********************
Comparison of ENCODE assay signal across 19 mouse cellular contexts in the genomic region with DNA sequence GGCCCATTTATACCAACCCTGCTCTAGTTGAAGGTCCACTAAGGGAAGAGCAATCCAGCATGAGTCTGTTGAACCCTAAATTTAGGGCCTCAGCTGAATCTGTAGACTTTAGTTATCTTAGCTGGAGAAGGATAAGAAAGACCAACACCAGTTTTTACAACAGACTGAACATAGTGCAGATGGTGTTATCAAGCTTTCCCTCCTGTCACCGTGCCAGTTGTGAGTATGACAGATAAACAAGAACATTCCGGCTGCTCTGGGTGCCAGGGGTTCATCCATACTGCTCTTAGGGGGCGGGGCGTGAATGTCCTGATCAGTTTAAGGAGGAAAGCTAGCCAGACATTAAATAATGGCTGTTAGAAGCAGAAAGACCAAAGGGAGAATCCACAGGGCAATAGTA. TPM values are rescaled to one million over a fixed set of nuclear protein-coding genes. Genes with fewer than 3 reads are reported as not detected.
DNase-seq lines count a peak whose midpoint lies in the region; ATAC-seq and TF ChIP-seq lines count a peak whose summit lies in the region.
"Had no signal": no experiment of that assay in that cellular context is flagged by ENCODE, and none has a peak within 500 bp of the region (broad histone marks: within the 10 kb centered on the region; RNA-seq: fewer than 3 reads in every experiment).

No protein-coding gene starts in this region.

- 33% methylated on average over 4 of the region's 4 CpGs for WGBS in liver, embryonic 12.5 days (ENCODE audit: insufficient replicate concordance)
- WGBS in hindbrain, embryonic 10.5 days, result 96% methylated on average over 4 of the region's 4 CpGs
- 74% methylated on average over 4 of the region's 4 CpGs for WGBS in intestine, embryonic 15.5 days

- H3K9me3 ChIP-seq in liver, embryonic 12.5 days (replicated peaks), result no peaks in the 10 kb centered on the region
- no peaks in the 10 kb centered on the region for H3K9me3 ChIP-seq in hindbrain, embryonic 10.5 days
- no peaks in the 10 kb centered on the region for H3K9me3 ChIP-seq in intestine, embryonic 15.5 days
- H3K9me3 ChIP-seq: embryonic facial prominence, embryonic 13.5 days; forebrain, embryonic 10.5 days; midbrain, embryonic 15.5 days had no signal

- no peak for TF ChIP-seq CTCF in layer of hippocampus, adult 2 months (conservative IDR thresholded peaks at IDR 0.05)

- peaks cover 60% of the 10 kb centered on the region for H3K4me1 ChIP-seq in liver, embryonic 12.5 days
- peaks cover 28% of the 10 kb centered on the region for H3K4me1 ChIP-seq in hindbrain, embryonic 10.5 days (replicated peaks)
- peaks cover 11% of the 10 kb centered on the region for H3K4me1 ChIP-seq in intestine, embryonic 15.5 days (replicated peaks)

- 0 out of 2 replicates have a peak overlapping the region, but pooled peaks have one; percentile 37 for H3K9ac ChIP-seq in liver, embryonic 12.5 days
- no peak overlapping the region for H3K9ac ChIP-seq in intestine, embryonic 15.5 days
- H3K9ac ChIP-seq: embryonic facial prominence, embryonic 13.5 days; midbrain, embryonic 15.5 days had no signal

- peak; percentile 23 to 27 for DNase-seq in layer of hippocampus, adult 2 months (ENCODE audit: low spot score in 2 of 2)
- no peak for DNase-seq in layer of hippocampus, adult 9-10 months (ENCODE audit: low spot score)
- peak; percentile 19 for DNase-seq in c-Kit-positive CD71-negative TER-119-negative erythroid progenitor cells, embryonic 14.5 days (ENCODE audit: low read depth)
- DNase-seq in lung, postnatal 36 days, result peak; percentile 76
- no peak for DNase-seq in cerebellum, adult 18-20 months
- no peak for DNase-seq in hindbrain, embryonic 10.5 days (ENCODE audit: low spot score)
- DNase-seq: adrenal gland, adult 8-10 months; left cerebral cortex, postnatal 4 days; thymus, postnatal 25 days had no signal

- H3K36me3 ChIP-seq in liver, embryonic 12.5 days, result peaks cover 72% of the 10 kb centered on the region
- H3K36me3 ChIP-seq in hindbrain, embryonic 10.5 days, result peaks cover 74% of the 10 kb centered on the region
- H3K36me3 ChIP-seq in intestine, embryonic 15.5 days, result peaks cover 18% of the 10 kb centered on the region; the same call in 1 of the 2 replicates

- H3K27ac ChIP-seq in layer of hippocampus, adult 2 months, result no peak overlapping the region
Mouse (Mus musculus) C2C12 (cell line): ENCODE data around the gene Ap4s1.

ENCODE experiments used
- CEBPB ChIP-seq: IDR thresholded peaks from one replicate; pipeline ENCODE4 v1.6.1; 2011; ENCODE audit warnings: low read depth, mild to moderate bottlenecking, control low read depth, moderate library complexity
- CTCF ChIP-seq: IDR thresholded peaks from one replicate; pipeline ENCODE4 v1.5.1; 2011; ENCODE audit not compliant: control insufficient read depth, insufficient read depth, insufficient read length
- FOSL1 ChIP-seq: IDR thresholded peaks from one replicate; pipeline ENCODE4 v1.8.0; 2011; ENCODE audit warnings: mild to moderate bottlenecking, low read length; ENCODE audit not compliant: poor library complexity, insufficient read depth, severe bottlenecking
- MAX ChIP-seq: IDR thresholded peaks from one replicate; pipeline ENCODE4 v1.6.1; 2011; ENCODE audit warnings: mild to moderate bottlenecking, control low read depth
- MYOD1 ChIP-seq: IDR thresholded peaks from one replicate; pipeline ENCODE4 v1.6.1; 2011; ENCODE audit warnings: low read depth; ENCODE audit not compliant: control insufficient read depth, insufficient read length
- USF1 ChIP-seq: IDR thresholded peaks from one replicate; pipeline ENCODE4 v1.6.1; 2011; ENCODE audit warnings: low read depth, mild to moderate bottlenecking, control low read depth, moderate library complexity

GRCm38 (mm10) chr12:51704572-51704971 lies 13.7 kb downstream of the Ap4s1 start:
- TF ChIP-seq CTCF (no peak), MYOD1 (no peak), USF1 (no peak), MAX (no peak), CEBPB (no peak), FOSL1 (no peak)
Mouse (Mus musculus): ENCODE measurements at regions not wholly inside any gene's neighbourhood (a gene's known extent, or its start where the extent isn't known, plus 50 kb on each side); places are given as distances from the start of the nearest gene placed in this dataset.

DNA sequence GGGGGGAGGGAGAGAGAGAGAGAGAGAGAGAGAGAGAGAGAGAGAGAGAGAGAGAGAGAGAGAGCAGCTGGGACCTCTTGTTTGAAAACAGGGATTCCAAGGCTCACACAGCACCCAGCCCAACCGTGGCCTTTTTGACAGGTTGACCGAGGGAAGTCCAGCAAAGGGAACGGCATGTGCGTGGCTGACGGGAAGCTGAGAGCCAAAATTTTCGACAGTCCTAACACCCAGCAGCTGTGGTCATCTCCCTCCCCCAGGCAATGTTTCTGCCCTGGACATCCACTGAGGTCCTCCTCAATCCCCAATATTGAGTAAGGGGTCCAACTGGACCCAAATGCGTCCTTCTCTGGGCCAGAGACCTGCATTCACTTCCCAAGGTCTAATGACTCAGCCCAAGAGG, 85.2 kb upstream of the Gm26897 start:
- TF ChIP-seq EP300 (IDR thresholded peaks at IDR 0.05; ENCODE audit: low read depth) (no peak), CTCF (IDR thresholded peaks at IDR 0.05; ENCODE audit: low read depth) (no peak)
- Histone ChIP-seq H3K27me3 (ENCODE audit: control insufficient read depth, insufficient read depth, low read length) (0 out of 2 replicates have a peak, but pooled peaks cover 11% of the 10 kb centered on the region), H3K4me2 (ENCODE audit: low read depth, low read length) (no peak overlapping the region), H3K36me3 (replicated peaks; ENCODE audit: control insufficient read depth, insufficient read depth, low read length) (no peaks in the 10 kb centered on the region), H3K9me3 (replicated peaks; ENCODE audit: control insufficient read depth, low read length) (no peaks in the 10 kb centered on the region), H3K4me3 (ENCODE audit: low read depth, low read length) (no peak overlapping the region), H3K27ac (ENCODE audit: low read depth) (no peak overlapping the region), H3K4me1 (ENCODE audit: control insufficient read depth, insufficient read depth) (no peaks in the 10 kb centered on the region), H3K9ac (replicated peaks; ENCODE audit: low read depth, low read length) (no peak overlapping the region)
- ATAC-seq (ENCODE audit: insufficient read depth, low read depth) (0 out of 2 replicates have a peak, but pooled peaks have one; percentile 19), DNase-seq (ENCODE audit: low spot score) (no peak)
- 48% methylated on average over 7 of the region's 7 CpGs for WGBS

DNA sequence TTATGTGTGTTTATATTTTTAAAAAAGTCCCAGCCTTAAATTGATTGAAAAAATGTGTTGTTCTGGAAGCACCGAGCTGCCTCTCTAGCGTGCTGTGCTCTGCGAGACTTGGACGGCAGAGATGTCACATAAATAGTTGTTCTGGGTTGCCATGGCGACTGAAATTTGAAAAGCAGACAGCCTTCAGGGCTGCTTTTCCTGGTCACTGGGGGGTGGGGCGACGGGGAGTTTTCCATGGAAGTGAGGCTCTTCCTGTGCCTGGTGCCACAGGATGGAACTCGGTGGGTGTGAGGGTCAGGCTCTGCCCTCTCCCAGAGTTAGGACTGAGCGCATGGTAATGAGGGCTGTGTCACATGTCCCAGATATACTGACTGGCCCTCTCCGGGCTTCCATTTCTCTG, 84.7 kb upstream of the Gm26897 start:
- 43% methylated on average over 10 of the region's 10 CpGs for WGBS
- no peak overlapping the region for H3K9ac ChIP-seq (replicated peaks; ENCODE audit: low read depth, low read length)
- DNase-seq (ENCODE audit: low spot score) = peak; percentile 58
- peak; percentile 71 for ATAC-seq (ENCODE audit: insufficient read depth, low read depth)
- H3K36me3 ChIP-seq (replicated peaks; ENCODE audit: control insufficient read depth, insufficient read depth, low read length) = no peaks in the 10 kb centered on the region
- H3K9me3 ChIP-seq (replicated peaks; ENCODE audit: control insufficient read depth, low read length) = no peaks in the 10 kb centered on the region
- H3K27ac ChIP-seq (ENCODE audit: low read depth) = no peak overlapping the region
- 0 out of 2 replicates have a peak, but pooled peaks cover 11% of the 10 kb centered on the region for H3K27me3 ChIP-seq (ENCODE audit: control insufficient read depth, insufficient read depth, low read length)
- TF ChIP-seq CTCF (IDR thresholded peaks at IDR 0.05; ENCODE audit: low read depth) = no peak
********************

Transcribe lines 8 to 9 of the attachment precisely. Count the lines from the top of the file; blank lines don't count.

- H3K9me3 ChIP-seq in liver, embryonic 12.5 days (replicated peaks), result no peaks in the 10 kb centered on the region
- no peaks in the 10 kb centered on the region for H3K9me3 ChIP-seq in hindbrain, embryonic 10.5 days